Enterobacter species


  • Gram-negative, aerobic, motile bacilli of the Enterobacteriaceae family. Ferments lactose and forms mucoid colonies. Commonly found in water, sewage, and soil.[8]
  • Opportunistic human pathogen includes E. cloacae (most common), E. aerogenes (renamed Klebsiella aerogenes), E. gergoviae[17] and Pantoea agglomerans.
  • High levels of drug resistance often seen and due to:
    • AmpC β-lactamases - Ambler class C
      • Chromosomal AmpC can be constitutive (always active) or inducible (variably active) and are not inhibited by β-lactam β-lactamase inhibitors.[19]
        • β-lactams must be present for activation of inducible β-lactamases, so initial susceptibility reports may not detect resistance that can emerge during therapy.
      • Plasmid-mediated[9]
        • Phenotypic assays are unable to distinguish between AmpC β-lactamase production due to derepression of chromosomal versus plasmid-associated ampC gene.
    • Plasmid-encoded extended-spectrum β-lactamases (ESBLs)
      • ESBL genes include blaCTX-M, blaSHV, and blaTEM. Commercially available molecular platforms limited to detection blaCTX-M.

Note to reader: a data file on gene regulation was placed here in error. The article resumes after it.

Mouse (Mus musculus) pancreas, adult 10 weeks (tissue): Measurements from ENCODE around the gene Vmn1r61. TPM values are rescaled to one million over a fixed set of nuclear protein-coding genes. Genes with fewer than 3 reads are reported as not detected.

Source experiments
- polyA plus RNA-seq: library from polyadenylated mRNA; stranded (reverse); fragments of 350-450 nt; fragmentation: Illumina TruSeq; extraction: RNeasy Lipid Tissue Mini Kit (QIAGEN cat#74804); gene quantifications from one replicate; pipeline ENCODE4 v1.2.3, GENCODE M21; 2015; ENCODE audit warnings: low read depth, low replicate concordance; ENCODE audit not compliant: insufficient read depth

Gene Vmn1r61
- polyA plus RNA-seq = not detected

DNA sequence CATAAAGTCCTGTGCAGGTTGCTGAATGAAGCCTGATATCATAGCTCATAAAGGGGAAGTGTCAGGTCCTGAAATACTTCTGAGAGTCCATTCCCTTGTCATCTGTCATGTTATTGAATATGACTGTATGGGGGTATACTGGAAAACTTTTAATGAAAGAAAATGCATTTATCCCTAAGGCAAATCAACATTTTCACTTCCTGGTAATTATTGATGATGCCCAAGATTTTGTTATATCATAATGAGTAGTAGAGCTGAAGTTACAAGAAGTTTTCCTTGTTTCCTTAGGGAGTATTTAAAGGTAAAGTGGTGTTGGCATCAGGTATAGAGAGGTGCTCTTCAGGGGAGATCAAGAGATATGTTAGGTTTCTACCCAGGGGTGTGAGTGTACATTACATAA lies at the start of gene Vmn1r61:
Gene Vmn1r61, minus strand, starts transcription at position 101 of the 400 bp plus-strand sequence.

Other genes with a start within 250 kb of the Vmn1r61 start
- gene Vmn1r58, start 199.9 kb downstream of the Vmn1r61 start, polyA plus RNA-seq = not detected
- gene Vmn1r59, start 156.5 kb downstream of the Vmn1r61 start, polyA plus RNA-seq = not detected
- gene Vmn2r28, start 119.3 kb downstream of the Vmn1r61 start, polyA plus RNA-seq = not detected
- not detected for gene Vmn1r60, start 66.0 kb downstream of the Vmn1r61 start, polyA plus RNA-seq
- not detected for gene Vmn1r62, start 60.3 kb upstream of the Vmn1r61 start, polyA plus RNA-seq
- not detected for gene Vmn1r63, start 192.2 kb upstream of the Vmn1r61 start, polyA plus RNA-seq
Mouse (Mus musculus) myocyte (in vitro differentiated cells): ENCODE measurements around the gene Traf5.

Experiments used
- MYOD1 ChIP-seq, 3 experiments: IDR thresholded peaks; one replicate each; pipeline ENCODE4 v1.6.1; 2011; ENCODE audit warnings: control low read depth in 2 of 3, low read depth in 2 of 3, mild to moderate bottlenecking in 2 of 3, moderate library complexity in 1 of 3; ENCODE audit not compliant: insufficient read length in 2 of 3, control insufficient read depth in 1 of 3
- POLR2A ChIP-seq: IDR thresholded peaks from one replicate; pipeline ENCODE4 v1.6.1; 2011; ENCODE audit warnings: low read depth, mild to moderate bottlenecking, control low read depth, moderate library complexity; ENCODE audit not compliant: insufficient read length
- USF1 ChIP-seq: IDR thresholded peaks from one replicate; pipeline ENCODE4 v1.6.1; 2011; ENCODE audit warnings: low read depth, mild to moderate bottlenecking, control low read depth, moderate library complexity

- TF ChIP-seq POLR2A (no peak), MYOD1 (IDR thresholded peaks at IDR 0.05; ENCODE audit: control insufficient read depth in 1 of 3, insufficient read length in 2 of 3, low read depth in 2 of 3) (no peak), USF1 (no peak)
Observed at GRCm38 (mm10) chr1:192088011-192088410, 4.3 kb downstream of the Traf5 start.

• Most often such organisms demonstrate elevated MICs to cefepime.
      • ESBLs inactivate most penicillins, cephalosporins, and aztreonam.[1]
    • Carbapenemases[14]
      • Ambler class A - Most common are Klebsiella pneumoniae carbapenemases (KPC) that can be produced by any Enterobactrerales.
      • Ambler class B - Metallo-β-lactamases include: New Delhi (NDMs), Verona integron-encoded (VIM), and imipenem-hydrolyzing (IMPs)
      • Ambler class D - Oxacillinase (OXA-48-like) carbapenemases
  • Ceftriaxone MIC ≥ 2 is used as a proxy for ESBL production.
  • Other resistance mechanisms
    • Alterations in the active site of penicillin-binding protein
    • Defects in outer membrane permeability that reduce diffusion of β-lactams into the cell
    • Presence of efflux pumps that move β-lactams out of the cell

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Last updated: February 16, 2023